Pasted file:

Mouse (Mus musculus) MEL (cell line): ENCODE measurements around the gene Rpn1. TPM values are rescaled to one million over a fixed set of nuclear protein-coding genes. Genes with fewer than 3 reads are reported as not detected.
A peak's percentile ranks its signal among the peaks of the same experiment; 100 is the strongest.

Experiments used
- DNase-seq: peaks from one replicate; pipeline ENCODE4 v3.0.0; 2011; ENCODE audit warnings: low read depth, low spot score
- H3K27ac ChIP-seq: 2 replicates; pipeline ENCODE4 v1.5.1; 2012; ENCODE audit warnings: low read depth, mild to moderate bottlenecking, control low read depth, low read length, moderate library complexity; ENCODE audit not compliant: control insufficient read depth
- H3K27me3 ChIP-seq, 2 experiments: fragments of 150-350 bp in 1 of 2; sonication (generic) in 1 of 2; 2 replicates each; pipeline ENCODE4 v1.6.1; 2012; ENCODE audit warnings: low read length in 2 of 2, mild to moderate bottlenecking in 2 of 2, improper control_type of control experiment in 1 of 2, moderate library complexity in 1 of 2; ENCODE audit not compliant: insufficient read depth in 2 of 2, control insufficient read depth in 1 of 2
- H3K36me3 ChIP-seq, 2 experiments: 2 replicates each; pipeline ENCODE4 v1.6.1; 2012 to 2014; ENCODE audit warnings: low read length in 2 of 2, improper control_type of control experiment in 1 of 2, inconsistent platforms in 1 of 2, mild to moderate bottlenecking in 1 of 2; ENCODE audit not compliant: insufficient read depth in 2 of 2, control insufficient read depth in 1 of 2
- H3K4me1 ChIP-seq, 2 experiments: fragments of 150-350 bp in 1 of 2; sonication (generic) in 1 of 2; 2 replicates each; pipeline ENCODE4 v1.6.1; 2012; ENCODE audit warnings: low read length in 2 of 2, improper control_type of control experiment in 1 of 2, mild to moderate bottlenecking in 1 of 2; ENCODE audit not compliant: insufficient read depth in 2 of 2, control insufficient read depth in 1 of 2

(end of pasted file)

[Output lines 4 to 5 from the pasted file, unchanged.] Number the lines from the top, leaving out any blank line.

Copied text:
- DNase-seq: peaks from one replicate; pipeline ENCODE4 v3.0.0; 2011; ENCODE audit warnings: low read depth, low spot score
- H3K27ac ChIP-seq: 2 replicates; pipeline ENCODE4 v1.5.1; 2012; ENCODE audit warnings: low read depth, mild to moderate bottlenecking, control low read depth, low read length, moderate library complexity; ENCODE audit not compliant: control insufficient read depth